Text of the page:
Next, the authors performed a series of binding assays showing a direct interaction between LDL and the ectodomain of ALK1. Interestingly, this binding was observed not to compete with that of previously demonstrated LDLR-LDL binding, therefore reinforcing the concept that ALK1 mediates LDL uptake in a manner that is independent of the LDLR. This was followed by a series of complementary assays, which included total internal reflectance microscopy, to demonstrate that ALK-1 mediates LDL movement from the apical side to the basolateral membrane of the endothelium. Last, in vivo data generated in endothelial-specific ALK1-deficient mice on an LDLR background showed reduced LDL uptake in the aortic wall compared with control mice. These studies provide clear evidence that ALK1 mediates LDL internalization and transcytosis, and suggest relevance to cardiovascular disease.
Although there continues to be a surge in the development of lipid-lowering therapies, such as the PCSK9 inhibitors (5), it is clear that many of these agents promote benefit via a molecular mechanism that relies upon the LDLR, potentially explaining the diminishing returns being seen with newer cholesterol-lowering medicines. Given the high residual risk patients experience even on maximum dose statin therapy, there is a clear need to understand and then translationally target novel pathways that mediate LDL transportation into and across the endothelium independently of the LDLR. The finding that ALK1 fulfills the criteria of being LDLR- and sterol sensing–independent suggests that these pathways could be exciting new targets for the development of novel antiatherosclerotic therapies.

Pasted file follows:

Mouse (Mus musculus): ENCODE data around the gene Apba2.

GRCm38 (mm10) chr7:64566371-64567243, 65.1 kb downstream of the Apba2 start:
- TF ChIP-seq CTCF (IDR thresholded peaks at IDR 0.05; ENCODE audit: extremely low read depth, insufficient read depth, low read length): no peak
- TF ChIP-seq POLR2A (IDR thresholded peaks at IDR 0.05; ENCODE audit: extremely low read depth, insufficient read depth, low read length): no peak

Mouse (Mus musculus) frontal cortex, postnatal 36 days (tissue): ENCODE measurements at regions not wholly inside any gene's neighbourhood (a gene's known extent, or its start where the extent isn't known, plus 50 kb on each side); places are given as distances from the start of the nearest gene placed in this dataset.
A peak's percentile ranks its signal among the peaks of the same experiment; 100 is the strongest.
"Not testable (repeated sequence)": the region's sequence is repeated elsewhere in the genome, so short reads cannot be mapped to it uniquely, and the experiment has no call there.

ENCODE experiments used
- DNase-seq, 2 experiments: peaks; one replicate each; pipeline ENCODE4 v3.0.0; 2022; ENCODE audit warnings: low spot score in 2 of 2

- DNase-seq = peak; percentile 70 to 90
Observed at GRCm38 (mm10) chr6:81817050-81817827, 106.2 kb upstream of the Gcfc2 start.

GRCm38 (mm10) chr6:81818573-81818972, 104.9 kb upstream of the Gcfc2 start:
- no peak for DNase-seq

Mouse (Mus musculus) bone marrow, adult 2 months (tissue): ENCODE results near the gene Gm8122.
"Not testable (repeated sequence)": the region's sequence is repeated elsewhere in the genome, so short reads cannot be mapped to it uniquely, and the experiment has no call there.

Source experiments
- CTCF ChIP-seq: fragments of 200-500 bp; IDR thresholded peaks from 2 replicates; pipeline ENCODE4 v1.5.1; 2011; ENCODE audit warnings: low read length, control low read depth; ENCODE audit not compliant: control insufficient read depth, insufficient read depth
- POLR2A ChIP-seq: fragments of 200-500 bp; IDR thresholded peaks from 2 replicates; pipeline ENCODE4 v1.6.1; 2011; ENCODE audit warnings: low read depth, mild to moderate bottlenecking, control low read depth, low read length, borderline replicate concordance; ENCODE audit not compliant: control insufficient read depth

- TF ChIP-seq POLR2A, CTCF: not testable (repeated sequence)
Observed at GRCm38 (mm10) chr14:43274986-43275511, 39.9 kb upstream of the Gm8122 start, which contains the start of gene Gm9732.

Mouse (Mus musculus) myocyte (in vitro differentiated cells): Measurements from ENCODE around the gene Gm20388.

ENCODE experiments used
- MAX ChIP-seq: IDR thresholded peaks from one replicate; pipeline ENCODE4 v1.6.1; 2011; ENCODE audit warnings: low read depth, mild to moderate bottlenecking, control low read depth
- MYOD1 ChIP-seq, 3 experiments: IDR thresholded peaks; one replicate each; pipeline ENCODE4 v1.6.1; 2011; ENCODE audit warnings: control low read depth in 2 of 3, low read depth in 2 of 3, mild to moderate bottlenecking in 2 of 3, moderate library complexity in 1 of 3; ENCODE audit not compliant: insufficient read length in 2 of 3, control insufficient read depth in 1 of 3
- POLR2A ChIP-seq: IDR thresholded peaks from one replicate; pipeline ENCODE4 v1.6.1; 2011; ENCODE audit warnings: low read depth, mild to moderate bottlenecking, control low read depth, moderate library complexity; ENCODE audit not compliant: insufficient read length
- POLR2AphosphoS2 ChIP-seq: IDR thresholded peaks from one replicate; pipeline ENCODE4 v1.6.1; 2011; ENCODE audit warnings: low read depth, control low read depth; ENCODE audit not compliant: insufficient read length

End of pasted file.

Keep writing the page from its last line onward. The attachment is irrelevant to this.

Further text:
Perhaps more importantly, this new study provides a road map that can help demystify the data generated with high-throughput “omics” approaches, such as genome-wide RNA interference screens and association studies. Recently, such studies have identified vast numbers of candidate proteins, microRNAs, and long noncoding RNAs that are of unclear significance or are poorly studied. Here, the authors cross-referenced screening hits with leads confirmed in publicly available genomic datasets as a method to prioritize candidates for additional study. This approach helped eliminate potentially irrelevant leads and allowed for the rapid focus on a pathway that explained the phenotype in the cell of interest. Such a winnowing may prove useful as next-generation “omics” studies continue to identify causal pathways in regions of the genome that may be devoid of obvious leads and help investigators avoid the pursuit of factors that may not have human relevance.
Dr. Nanda’s work was supported by the American Heart Association (15POST21310005). Dr. Leeper’s work was supported by the National Institutes of Health (R01HL12337002). All other authors have reported that they have no relationships relevant to the contents of this paper to disclose.
All authors attest they are in compliance with human studies committees and animal welfare regulations of the authors’ institutions and Food and Drug Administration guidelines, including patient consent where appropriate. For more information, visit the JACC: Basic to Translational Science author instructions page.
- Received March 15, 2017.
- Accepted March 15, 2017.
- 2017 The Authors
- Tabas I.,
- Williams K.J.,
- Boren J.
- Vasile E.,
- Simionescu M.,
- Simionescu N.
- Kraehling J.R.,
- Chidlow J.H.,
- Rajagopal C.,
- et al.